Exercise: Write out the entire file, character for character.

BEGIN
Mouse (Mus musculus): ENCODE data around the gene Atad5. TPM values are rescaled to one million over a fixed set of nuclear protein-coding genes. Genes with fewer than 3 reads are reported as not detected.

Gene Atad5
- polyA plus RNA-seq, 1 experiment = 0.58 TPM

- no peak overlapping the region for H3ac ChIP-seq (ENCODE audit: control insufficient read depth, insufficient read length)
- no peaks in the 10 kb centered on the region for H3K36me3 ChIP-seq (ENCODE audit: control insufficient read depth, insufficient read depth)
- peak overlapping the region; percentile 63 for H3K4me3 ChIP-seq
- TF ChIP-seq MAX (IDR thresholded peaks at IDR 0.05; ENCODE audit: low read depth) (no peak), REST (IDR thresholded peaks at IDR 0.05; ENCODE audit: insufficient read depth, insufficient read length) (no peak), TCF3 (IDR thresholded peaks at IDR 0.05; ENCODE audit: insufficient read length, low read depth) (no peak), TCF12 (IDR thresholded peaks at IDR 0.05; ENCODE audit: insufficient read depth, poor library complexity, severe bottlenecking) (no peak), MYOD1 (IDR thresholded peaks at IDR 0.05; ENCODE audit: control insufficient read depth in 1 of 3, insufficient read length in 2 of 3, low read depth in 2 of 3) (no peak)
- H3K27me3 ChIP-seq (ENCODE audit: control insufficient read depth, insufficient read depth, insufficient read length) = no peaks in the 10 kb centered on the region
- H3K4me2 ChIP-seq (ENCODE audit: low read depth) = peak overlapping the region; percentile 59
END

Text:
Mouse (Mus musculus): ENCODE data around the gene Atad5. TPM values are rescaled to one million over a fixed set of nuclear protein-coding genes. Genes with fewer than 3 reads are reported as not detected.

Gene Atad5
- polyA plus RNA-seq, 1 experiment = 0.58 TPM

- no peak overlapping the region for H3ac ChIP-seq (ENCODE audit: control insufficient read depth, insufficient read length)
- no peaks in the 10 kb centered on the region for H3K36me3 ChIP-seq (ENCODE audit: control insufficient read depth, insufficient read depth)
- peak overlapping the region; percentile 63 for H3K4me3 ChIP-seq
- TF ChIP-seq MAX (IDR thresholded peaks at IDR 0.05; ENCODE audit: low read depth) (no peak), REST (IDR thresholded peaks at IDR 0.05; ENCODE audit: insufficient read depth, insufficient read length) (no peak), TCF3 (IDR thresholded peaks at IDR 0.05; ENCODE audit: insufficient read length, low read depth) (no peak), TCF12 (IDR thresholded peaks at IDR 0.05; ENCODE audit: insufficient read depth, poor library complexity, severe bottlenecking) (no peak), MYOD1 (IDR thresholded peaks at IDR 0.05; ENCODE audit: control insufficient read depth in 1 of 3, insufficient read length in 2 of 3, low read depth in 2 of 3) (no peak)
- H3K27me3 ChIP-seq (ENCODE audit: control insufficient read depth, insufficient read depth, insufficient read length) = no peaks in the 10 kb centered on the region
- H3K4me2 ChIP-seq (ENCODE audit: low read depth) = peak overlapping the region; percentile 59